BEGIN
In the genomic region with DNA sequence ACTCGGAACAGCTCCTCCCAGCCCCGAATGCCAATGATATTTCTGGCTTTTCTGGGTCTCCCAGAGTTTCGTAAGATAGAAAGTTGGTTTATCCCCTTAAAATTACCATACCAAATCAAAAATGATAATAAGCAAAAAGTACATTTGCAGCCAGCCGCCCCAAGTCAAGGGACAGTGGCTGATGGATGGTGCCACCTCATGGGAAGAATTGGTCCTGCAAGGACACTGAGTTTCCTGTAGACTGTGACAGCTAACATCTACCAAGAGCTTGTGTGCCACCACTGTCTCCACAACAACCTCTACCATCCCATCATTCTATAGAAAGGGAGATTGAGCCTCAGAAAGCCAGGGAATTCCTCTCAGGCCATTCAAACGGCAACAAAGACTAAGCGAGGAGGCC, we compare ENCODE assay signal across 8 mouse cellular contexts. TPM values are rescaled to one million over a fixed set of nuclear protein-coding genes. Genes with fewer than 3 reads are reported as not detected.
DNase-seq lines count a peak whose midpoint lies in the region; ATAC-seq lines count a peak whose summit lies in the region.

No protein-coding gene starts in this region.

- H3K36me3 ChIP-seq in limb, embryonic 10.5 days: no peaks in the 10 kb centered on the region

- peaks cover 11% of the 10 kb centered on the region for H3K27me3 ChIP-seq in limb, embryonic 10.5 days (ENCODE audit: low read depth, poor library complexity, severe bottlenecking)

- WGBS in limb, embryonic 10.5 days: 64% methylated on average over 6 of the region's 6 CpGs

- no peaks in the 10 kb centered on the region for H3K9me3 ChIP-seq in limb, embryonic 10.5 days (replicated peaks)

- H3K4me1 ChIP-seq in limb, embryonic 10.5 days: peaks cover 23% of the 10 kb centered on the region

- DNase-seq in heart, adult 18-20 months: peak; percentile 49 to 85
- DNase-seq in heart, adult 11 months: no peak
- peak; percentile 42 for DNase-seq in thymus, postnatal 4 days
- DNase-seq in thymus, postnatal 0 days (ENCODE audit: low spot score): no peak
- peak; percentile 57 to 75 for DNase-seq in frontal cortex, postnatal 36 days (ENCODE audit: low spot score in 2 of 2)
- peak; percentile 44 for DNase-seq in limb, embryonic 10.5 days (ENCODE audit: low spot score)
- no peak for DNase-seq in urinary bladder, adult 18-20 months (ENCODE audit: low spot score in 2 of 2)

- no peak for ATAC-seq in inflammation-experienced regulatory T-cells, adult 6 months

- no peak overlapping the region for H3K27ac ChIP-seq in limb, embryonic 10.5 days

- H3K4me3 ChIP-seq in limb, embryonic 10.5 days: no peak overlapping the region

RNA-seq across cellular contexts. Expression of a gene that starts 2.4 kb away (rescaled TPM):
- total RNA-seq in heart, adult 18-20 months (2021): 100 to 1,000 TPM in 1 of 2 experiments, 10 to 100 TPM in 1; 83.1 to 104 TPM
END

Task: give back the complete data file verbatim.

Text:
In the genomic region with DNA sequence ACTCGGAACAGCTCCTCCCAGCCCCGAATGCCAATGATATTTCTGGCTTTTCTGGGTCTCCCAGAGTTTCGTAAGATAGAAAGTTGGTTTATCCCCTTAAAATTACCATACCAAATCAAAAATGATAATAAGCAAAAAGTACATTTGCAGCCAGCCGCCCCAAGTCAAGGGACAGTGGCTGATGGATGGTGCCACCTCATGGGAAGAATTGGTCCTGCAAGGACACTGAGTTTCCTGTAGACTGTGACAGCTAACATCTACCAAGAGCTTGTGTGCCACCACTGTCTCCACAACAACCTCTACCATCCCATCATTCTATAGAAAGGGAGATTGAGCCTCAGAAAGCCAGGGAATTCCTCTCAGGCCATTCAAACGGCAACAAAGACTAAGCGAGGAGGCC, we compare ENCODE assay signal across 8 mouse cellular contexts. TPM values are rescaled to one million over a fixed set of nuclear protein-coding genes. Genes with fewer than 3 reads are reported as not detected.
DNase-seq lines count a peak whose midpoint lies in the region; ATAC-seq lines count a peak whose summit lies in the region.

No protein-coding gene starts in this region.

- H3K36me3 ChIP-seq in limb, embryonic 10.5 days: no peaks in the 10 kb centered on the region

- peaks cover 11% of the 10 kb centered on the region for H3K27me3 ChIP-seq in limb, embryonic 10.5 days (ENCODE audit: low read depth, poor library complexity, severe bottlenecking)

- WGBS in limb, embryonic 10.5 days: 64% methylated on average over 6 of the region's 6 CpGs

- no peaks in the 10 kb centered on the region for H3K9me3 ChIP-seq in limb, embryonic 10.5 days (replicated peaks)

- H3K4me1 ChIP-seq in limb, embryonic 10.5 days: peaks cover 23% of the 10 kb centered on the region

- DNase-seq in heart, adult 18-20 months: peak; percentile 49 to 85
- DNase-seq in heart, adult 11 months: no peak
- peak; percentile 42 for DNase-seq in thymus, postnatal 4 days
- DNase-seq in thymus, postnatal 0 days (ENCODE audit: low spot score): no peak
- peak; percentile 57 to 75 for DNase-seq in frontal cortex, postnatal 36 days (ENCODE audit: low spot score in 2 of 2)
- peak; percentile 44 for DNase-seq in limb, embryonic 10.5 days (ENCODE audit: low spot score)
- no peak for DNase-seq in urinary bladder, adult 18-20 months (ENCODE audit: low spot score in 2 of 2)

- no peak for ATAC-seq in inflammation-experienced regulatory T-cells, adult 6 months

- no peak overlapping the region for H3K27ac ChIP-seq in limb, embryonic 10.5 days

- H3K4me3 ChIP-seq in limb, embryonic 10.5 days: no peak overlapping the region

RNA-seq across cellular contexts. Expression of a gene that starts 2.4 kb away (rescaled TPM):
- total RNA-seq in heart, adult 18-20 months (2021): 100 to 1,000 TPM in 1 of 2 experiments, 10 to 100 TPM in 1; 83.1 to 104 TPM